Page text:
Fluorite or fluorspar represents calcium fluoride in its mineral form, belonging to the halide group of minerals. Even though complicated isometric and octahedral forms are common, this mineral uses the isometric cubic system to crystallize. This mineral comes in a diversity of radiant colors for which it is highly prized, besides its glass- like luster.
Derivation of Name
Fluorite is derived from “Fluo, “ a Latin noun word that means “of a flow or stream of water.” In its verbal form “Fluere” or ‘Fluor” means “to flow”.
The mineral Fluorite occurs in nature as a vein deposit, mainly with metallic minerals, wherein it habitually forms a component of the gangue (the neighboring "host-rock" in which precious minerals occur) and could be coupled with Galena, Barite, Quartz, Sphalerite and Calcite. This mineral is often found in deposits of hydrothermal origin and has been renowned as a primary mineral in granites, other igneous rocks and also as a regular minor element of limestone and dolostone.
Fluorite is a gorgeous gemstone occurring in every color. Often, it can be multicolored having two or additional contrasting colors within one gemstone. The colorful Fluorite gemstone frequently demonstrates banding patterns. Big, flawless crystals are quite common, which can make very big and completely clear gemstones. However, because of its very low hardness and faultless cleavage, it cannot be utilized as a main gemstone. It is usually cut expressly for professional collectors.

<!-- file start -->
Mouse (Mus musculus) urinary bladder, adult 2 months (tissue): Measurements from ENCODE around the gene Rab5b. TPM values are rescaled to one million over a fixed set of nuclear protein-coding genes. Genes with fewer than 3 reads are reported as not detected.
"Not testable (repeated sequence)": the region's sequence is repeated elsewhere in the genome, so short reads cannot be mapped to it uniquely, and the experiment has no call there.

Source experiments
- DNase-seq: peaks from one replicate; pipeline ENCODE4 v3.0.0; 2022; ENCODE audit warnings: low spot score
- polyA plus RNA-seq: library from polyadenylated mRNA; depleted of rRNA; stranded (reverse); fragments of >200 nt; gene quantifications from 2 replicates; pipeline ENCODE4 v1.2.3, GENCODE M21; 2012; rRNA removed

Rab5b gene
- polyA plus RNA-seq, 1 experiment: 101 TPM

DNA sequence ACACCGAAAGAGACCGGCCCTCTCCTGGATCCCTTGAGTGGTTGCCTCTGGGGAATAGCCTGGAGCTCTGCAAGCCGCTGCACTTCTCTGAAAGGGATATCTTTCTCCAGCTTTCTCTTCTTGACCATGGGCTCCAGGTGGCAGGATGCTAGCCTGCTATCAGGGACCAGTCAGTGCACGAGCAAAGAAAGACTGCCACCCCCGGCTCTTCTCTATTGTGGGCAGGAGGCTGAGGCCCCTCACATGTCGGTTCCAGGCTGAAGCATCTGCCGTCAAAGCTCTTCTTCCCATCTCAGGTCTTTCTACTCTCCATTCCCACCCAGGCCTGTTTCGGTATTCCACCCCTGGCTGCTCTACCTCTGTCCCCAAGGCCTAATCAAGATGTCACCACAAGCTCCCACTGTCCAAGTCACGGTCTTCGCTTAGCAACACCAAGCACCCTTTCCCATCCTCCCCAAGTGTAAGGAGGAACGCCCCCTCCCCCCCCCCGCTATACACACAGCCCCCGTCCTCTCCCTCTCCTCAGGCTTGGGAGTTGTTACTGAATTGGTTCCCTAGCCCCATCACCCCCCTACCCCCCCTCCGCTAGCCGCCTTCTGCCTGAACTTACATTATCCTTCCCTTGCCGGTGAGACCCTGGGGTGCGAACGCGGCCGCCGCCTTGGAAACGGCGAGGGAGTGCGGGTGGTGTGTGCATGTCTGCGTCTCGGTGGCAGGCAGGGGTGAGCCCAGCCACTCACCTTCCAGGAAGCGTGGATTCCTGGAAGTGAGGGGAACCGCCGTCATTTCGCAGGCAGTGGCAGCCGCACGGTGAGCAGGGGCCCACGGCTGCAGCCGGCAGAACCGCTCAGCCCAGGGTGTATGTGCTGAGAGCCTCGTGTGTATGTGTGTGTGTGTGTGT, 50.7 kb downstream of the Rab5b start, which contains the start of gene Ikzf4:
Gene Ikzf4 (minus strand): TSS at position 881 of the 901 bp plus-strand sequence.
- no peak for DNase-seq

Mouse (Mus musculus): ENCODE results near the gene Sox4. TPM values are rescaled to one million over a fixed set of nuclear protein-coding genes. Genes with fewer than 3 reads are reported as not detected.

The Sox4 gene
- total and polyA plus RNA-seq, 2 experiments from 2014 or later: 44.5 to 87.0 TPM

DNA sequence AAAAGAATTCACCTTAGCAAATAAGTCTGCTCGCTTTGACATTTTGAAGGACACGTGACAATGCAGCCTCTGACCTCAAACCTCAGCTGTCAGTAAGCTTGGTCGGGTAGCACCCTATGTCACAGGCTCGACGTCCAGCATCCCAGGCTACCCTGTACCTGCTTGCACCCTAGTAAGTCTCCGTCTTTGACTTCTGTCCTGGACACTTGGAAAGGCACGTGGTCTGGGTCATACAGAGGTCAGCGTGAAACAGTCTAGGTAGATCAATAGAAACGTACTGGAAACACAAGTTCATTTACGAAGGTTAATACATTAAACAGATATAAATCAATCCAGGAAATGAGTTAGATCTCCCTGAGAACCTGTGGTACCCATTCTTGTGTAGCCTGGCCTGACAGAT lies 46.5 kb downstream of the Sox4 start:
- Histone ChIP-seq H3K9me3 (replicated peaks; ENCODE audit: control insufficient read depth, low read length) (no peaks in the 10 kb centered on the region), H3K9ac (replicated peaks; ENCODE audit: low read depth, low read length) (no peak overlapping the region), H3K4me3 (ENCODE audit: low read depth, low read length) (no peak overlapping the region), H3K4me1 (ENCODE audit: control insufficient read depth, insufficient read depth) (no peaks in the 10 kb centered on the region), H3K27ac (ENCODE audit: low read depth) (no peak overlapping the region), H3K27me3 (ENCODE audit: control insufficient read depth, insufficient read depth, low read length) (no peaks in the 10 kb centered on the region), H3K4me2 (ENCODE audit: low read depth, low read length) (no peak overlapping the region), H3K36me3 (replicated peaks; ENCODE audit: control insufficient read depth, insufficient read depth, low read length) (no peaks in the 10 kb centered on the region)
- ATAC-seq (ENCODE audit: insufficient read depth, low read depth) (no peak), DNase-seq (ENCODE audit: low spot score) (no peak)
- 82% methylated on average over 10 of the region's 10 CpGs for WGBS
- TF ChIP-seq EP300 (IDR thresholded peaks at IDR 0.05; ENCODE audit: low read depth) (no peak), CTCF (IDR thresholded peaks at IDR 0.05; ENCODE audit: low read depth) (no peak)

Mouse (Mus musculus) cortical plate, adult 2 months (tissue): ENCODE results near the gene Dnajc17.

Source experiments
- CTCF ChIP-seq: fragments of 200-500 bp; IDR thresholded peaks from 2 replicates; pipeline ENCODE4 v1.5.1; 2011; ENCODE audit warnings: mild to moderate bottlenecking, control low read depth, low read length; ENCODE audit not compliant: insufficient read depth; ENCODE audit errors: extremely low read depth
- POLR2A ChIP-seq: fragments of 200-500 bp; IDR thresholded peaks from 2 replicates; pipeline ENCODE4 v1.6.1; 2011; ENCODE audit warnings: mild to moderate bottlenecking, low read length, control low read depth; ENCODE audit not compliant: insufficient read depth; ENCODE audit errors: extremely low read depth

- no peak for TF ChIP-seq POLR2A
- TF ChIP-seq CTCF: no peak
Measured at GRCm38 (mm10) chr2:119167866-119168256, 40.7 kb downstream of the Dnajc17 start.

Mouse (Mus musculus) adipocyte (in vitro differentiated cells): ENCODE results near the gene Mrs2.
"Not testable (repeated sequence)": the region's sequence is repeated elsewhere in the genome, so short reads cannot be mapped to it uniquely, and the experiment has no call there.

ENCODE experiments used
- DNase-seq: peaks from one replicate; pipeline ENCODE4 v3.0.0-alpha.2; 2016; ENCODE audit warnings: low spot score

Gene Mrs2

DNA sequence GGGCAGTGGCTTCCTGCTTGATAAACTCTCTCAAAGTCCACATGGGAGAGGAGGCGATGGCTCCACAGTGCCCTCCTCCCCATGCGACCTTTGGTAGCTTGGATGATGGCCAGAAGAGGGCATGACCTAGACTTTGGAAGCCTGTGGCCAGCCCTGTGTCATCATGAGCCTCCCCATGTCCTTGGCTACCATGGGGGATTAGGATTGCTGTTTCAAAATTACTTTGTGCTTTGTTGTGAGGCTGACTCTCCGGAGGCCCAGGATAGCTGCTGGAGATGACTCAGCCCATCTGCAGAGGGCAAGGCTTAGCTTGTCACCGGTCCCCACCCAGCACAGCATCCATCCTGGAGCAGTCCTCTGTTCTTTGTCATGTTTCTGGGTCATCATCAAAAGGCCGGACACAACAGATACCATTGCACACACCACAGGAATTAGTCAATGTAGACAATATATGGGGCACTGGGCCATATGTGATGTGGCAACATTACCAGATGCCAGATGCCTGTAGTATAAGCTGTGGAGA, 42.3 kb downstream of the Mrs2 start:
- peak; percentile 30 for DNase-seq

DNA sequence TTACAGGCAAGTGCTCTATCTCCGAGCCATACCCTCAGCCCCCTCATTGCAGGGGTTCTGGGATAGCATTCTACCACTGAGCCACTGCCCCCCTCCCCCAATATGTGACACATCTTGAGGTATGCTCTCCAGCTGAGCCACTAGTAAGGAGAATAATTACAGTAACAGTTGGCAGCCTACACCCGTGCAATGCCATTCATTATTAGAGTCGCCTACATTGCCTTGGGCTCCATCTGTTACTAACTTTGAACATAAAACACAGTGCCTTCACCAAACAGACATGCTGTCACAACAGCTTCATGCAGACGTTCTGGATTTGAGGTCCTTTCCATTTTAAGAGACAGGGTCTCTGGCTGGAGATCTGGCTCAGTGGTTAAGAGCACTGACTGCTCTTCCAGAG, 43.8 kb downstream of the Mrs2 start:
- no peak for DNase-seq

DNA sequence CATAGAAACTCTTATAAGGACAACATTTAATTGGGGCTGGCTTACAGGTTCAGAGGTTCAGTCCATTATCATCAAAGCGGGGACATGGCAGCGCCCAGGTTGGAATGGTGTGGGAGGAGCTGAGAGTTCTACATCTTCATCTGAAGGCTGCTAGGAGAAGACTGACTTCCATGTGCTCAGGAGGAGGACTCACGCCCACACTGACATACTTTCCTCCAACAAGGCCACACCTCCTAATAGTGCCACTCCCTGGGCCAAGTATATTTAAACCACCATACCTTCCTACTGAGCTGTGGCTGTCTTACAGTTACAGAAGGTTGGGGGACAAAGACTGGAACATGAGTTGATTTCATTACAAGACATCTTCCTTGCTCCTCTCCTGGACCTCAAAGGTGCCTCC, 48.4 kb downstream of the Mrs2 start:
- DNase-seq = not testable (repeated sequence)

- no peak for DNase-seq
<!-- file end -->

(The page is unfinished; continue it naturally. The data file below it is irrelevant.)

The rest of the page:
Worldwide reserves of fluorite are projected to be 230 million tones. It occurs in South Africa, Mexico, Mongolia, China, Namibia, Russia and Spain. One of the major deposits of fluorspar in North America is found in the Burin Peninsula, Newfoundland, Canada.
This colorful mineral retains its colors in ultraviolet and visible light, and has decorative plus lapidary (relating to gemstone cutting, engraving or polishing) utility. It is employed as a flux for smelting. It also finds use for the manufacturing of enamels. The purest form of fluorite is a source of fluoride, needed for the manufacture of hydrofluoric acid, which is the intermediary source for most chemicals containing fluorine. Optically clear fluorite lenses demonstrate low dispersion and show a reduced amount of chromatic aberration, thus making them helpful in telescopes and microscopes. Fluorite optics are also practiced in the far-ultraviolet range where usual glasses are too absorbent for use.
Color is very variable and time and again can be a deep purple, green, blue, or yellow; also reddish orange, brown, pink, white and colorless.
Mohs scale hardness
4 (defining mineral)